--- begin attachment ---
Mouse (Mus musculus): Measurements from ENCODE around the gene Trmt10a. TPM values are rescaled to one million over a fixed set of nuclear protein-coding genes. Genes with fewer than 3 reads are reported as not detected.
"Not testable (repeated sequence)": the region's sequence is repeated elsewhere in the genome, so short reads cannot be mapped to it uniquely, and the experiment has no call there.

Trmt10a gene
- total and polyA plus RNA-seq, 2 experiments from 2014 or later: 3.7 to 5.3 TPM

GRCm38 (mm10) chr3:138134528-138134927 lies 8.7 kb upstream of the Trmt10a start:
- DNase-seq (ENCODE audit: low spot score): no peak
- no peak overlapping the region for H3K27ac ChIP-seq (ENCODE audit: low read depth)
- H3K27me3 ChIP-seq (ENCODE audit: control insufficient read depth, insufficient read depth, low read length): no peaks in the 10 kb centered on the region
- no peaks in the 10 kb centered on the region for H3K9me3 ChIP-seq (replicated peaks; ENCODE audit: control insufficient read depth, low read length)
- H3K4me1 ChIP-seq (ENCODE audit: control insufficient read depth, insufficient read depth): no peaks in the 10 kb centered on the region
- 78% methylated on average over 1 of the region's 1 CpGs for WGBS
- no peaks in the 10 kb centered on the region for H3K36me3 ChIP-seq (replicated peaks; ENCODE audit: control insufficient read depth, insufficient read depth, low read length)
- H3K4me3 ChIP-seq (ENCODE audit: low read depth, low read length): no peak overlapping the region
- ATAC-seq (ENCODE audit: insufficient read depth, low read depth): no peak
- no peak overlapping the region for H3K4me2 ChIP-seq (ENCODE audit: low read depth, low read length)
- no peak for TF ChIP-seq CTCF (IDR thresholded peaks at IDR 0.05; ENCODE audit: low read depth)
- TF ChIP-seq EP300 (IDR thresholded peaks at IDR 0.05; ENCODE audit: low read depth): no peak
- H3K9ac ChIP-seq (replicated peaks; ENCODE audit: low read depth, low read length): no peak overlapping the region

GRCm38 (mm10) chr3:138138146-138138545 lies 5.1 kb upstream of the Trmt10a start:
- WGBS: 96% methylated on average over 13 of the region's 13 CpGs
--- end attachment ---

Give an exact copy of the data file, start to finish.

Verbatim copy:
Mouse (Mus musculus): Measurements from ENCODE around the gene Trmt10a. TPM values are rescaled to one million over a fixed set of nuclear protein-coding genes. Genes with fewer than 3 reads are reported as not detected.
"Not testable (repeated sequence)": the region's sequence is repeated elsewhere in the genome, so short reads cannot be mapped to it uniquely, and the experiment has no call there.

Trmt10a gene
- total and polyA plus RNA-seq, 2 experiments from 2014 or later: 3.7 to 5.3 TPM

GRCm38 (mm10) chr3:138134528-138134927 lies 8.7 kb upstream of the Trmt10a start:
- DNase-seq (ENCODE audit: low spot score): no peak
- no peak overlapping the region for H3K27ac ChIP-seq (ENCODE audit: low read depth)
- H3K27me3 ChIP-seq (ENCODE audit: control insufficient read depth, insufficient read depth, low read length): no peaks in the 10 kb centered on the region
- no peaks in the 10 kb centered on the region for H3K9me3 ChIP-seq (replicated peaks; ENCODE audit: control insufficient read depth, low read length)
- H3K4me1 ChIP-seq (ENCODE audit: control insufficient read depth, insufficient read depth): no peaks in the 10 kb centered on the region
- 78% methylated on average over 1 of the region's 1 CpGs for WGBS
- no peaks in the 10 kb centered on the region for H3K36me3 ChIP-seq (replicated peaks; ENCODE audit: control insufficient read depth, insufficient read depth, low read length)
- H3K4me3 ChIP-seq (ENCODE audit: low read depth, low read length): no peak overlapping the region
- ATAC-seq (ENCODE audit: insufficient read depth, low read depth): no peak
- no peak overlapping the region for H3K4me2 ChIP-seq (ENCODE audit: low read depth, low read length)
- no peak for TF ChIP-seq CTCF (IDR thresholded peaks at IDR 0.05; ENCODE audit: low read depth)
- TF ChIP-seq EP300 (IDR thresholded peaks at IDR 0.05; ENCODE audit: low read depth): no peak
- H3K9ac ChIP-seq (replicated peaks; ENCODE audit: low read depth, low read length): no peak overlapping the region

GRCm38 (mm10) chr3:138138146-138138545 lies 5.1 kb upstream of the Trmt10a start:
- WGBS: 96% methylated on average over 13 of the region's 13 CpGs